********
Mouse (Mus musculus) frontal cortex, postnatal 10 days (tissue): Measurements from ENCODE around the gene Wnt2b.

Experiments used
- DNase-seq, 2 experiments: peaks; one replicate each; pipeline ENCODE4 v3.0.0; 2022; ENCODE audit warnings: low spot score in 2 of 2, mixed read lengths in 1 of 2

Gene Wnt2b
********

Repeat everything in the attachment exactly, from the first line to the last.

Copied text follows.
Mouse (Mus musculus) frontal cortex, postnatal 10 days (tissue): Measurements from ENCODE around the gene Wnt2b.

Experiments used
- DNase-seq, 2 experiments: peaks; one replicate each; pipeline ENCODE4 v3.0.0; 2022; ENCODE audit warnings: low spot score in 2 of 2, mixed read lengths in 1 of 2

Gene Wnt2b